Autosomal recessive lethal congenital contracture syndrome (LCCS) is the most severe, neonatally lethal, form of arthrogryposis (see 108110), a disorder characterized by congenital nonprogressive joint contractures. The contractures can involve the upper or lower limbs and/or the vertebral column, leading to various degrees of flexion or extension limitations evident at birth (summary by Markus et al., 2012). Genetic Heterogeneity of Lethal Congenital Contracture Syndrome See also lethal congenital contracture syndrome-2 (LCCS2; 607598), caused by mutation in the ERBB3 gene (190151); LCCS3 (611369), caused by mutation in the PIP5K1C gene (606102); LCCS4 (614915), caused by mutation in the MYBPC1 gene (160794); LCCS5 (615368), caused by mutation in the DNM2 gene (602378); LCCS6 (616248), caused by mutation in the ZBTB42 gene (613915); LCCS7 (616286), caused by mutation in the CNTNAP1 gene (602346); and LCCS8 (616287), caused by mutation in the ADCY6 gene (600294); LCCS9 (616503), caused by mutation in the ADGRG6 gene (612243); LCCS10 (617022), caused by mutation in the NEK9 gene (609798); and LCCS11 (617194), caused by mutation in the GLDN gene (608603). [from OMIM]

MedGen UID:
344338
Concept ID:
C1854664
Disease or Syndrome
13.

Craniometaphyseal dysplasia, autosomal recessive type

Craniometaphyseal dysplasia is an osteochondrodysplasia characterized by hyperostosis and sclerosis of the craniofacial bones associated with abnormal modeling of the metaphyses. Sclerosis of the skull may lead to asymmetry of the mandible, as well as to cranial nerve compression, that may finally result in hearing loss and facial palsy (summary by Nurnberg et al., 1997). The delineation of separate autosomal dominant (CMDD; 123000) and autosomal recessive forms of CMD by Gorlin et al. (1969) was confirmed by reports that made it evident that the dominant form is relatively mild and comparatively common, whereas the recessive form is rare, severe, and possibly heterogeneous. [from OMIM]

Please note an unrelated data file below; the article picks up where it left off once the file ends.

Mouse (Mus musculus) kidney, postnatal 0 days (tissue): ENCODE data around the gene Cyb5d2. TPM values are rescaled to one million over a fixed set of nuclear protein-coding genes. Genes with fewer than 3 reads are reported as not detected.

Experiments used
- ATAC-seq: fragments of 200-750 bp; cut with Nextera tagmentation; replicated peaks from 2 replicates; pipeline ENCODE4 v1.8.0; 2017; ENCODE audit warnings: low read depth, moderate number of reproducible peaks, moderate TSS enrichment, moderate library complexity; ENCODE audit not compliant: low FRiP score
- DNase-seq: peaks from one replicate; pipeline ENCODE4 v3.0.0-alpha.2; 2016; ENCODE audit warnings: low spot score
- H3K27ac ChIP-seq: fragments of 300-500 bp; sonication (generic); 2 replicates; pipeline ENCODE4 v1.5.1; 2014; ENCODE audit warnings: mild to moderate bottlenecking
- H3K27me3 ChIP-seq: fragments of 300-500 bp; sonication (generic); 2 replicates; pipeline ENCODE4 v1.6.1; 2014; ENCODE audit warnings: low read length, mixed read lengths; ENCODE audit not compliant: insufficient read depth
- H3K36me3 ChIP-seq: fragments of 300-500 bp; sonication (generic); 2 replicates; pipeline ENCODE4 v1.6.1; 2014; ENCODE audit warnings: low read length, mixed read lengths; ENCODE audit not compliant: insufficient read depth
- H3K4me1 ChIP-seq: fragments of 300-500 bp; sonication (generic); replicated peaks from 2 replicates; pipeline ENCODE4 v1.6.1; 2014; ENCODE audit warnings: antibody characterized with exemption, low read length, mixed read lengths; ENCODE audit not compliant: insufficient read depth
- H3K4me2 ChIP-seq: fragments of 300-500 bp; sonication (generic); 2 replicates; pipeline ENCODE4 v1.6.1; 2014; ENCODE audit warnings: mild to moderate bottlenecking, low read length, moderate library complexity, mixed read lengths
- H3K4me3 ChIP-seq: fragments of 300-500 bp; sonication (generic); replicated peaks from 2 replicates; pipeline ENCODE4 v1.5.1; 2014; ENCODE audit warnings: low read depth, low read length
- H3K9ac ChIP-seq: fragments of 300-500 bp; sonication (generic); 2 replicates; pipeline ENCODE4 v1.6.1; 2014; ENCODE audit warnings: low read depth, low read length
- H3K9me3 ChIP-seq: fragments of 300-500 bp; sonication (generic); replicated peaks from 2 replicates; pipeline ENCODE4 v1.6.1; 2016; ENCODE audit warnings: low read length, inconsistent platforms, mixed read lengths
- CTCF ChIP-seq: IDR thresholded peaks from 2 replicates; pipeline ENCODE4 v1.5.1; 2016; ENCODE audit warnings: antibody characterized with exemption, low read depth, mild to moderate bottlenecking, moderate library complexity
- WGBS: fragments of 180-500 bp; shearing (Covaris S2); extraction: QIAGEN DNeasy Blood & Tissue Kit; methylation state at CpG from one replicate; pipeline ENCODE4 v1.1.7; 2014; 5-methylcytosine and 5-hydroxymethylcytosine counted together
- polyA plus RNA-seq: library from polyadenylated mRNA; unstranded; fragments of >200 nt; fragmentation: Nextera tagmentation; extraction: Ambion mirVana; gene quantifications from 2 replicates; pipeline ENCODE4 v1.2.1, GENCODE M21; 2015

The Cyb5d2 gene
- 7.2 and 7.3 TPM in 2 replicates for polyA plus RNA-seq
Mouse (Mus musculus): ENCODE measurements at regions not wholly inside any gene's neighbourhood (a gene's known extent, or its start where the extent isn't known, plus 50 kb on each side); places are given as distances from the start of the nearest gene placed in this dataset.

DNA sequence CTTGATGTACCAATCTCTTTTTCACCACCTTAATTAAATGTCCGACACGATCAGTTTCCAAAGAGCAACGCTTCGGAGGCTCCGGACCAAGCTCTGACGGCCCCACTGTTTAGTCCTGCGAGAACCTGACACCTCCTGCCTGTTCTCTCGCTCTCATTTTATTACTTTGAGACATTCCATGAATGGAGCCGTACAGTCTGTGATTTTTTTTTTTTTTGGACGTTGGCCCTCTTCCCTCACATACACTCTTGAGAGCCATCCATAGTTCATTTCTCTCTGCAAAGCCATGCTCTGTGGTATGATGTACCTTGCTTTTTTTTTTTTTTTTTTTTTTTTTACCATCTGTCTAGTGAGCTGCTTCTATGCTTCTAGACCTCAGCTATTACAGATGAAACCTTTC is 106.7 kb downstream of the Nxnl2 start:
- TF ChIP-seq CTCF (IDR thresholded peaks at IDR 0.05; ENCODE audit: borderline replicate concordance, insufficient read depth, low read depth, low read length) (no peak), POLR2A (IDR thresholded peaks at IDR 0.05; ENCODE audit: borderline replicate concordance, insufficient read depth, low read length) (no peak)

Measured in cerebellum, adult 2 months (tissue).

MedGen UID:
387837
Concept ID:
C1857496
Disease or Syndrome
14.

Hypertrophy of the breast, juvenile

Familial juvenile hypertrophy of the breast (JHB) is a rare condition characterized by gigantomastia in peripubertal females. The pathology is limited to the breast with otherwise normal growth and development (summary by Genzer-Nir et al., 2010). A syndrome has been described in which affected females display JHB in association with onychodystrophy/anonychia and abnormalities of the distal phalanges (ODP; see 106995), whereas males have only ODP (mammary-digital-nail syndrome; 613689). [from OMIM]